What are the risks of the Gastric Band?
A brief description of relevant contraindications, warnings and adverse events of the Gastric Band System
The Gastric Band System is indicated for use in weight reduction for severely obese patients with a Body Mass Index (BMI) of at least 40 or a BMI of at least 35 with one or more severe co-morbid conditions, or those who are 100 lbs. or more over their estimated ideal weight.
The Gastric Band System is not recommended for non-adult patients, patients with conditions that may make them poor surgical candidates or increase the risk of poor results, who are unwilling or unable to comply with the required dietary restrictions, or who currently are or may be pregnant.
The Gastric Band System is a long-term implant. Explant and replacement surgery may be required at some time. Patients who become pregnant or severely ill, or who require more extensive nutrition may require deflation of their bands. Patients should not expect to lose weight as fast as gastric bypass patients, and band inflation should proceed in small increments. Anti-inflammatory agents, such as aspirin, should be used with caution and may contribute to an increased risk of band erosion.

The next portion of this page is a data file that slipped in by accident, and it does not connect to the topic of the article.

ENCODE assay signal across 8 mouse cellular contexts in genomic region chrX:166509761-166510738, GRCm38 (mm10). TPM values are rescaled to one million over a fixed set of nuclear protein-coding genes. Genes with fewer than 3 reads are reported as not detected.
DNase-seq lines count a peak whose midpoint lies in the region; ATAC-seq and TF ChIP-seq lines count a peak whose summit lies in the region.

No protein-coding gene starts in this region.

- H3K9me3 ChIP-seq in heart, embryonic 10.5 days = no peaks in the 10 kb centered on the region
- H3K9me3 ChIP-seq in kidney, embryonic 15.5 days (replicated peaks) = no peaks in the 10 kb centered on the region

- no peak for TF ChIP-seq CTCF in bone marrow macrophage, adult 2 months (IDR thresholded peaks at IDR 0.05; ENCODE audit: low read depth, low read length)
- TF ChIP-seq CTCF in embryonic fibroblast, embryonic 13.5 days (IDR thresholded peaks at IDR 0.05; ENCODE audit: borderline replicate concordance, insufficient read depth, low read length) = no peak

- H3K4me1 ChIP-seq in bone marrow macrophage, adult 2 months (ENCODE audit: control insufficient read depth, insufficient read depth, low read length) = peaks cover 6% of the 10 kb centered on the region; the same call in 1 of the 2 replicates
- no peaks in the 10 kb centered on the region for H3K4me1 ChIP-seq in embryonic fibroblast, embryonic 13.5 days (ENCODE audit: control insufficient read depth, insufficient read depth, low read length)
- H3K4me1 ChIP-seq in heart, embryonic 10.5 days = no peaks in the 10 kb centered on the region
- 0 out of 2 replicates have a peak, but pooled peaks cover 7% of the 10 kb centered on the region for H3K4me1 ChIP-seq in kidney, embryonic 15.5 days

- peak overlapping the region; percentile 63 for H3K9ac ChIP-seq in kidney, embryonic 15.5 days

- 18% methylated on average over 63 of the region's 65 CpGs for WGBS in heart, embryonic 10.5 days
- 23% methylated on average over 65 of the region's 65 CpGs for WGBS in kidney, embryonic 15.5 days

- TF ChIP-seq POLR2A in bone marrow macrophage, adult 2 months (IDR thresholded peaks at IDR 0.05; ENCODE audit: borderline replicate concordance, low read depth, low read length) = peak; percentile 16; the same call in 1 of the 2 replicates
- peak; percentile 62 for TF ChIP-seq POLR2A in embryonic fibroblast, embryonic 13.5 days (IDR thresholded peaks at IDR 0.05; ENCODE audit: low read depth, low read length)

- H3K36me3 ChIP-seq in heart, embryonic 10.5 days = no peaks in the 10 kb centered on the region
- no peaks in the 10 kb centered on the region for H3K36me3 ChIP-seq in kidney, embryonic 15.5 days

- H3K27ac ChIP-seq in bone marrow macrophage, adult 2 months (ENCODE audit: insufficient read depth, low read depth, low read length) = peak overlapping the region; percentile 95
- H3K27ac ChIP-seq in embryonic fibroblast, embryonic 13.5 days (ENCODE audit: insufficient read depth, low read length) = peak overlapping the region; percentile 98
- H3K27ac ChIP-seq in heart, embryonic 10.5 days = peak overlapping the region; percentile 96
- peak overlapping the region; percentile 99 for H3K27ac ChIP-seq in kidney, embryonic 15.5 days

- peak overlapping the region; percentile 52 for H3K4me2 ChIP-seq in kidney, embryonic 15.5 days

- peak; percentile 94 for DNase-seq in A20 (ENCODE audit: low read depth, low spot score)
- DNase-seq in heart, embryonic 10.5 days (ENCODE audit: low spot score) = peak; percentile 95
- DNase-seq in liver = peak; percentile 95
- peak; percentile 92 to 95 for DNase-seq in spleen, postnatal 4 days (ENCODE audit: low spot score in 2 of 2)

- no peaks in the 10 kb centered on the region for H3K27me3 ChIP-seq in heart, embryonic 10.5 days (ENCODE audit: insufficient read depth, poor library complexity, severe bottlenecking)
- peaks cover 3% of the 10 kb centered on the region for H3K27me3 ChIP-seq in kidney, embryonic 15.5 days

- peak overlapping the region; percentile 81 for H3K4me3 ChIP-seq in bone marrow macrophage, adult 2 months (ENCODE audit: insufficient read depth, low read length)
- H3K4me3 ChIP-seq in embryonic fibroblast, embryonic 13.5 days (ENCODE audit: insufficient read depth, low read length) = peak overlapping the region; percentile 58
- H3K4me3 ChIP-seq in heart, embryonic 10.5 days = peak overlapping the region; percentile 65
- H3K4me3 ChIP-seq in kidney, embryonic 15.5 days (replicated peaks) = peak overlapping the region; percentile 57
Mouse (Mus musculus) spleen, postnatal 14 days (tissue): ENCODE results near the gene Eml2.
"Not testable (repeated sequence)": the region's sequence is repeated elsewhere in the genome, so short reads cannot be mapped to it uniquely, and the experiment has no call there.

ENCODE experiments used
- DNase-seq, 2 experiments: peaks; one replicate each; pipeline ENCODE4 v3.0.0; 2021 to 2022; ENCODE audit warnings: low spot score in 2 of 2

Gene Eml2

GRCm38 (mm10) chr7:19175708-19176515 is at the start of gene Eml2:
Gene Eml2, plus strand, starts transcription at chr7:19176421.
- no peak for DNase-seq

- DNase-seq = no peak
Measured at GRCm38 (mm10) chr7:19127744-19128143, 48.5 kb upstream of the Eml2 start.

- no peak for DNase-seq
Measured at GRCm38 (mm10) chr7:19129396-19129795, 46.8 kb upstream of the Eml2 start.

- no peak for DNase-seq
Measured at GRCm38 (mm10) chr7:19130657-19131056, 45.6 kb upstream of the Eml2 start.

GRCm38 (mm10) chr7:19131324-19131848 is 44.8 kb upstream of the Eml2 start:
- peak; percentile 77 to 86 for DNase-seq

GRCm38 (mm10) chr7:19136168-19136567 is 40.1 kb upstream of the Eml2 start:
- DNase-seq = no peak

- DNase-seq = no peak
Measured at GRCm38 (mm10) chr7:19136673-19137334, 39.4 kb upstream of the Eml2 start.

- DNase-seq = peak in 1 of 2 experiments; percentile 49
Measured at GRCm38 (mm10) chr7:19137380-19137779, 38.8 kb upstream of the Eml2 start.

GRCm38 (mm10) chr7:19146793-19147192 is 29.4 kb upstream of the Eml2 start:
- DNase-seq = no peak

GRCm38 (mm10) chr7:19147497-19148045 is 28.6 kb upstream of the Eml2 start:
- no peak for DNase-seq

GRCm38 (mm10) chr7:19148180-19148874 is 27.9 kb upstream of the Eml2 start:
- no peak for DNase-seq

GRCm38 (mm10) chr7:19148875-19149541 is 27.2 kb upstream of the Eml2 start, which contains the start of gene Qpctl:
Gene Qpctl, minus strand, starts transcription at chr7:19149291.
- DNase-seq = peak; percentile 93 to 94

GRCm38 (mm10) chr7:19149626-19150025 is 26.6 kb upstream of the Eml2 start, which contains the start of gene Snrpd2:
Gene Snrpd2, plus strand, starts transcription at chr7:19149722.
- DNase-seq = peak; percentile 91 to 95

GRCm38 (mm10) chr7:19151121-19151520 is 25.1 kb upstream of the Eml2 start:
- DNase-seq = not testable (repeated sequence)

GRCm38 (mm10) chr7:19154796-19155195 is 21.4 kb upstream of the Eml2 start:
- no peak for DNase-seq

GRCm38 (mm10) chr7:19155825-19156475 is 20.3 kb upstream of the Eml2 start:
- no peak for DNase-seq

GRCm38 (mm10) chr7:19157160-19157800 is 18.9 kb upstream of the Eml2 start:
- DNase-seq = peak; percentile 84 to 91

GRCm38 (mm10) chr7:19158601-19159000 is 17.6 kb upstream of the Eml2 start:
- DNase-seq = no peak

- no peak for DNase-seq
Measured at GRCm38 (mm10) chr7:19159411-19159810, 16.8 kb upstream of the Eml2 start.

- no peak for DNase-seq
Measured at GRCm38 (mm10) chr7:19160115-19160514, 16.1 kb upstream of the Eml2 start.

Placement of the Gastric Band System is major surgery and, like any surgery, death can occur. Possible complications include the risks associated with the medications and methods used during surgery, the risks associated with any surgical procedure, and the patient’s ability to tolerate a foreign object implanted in the body.
Band slippage, erosion and deflation, obstruction of the stomach, dilation of the oesophagus, infection, or nausea and vomiting may occur. Reoperation may be required.
Rapid weight loss may result in complications that can require additional surgery. Deflation of the band may alleviate excessively rapid weight loss or oesophageal dilation.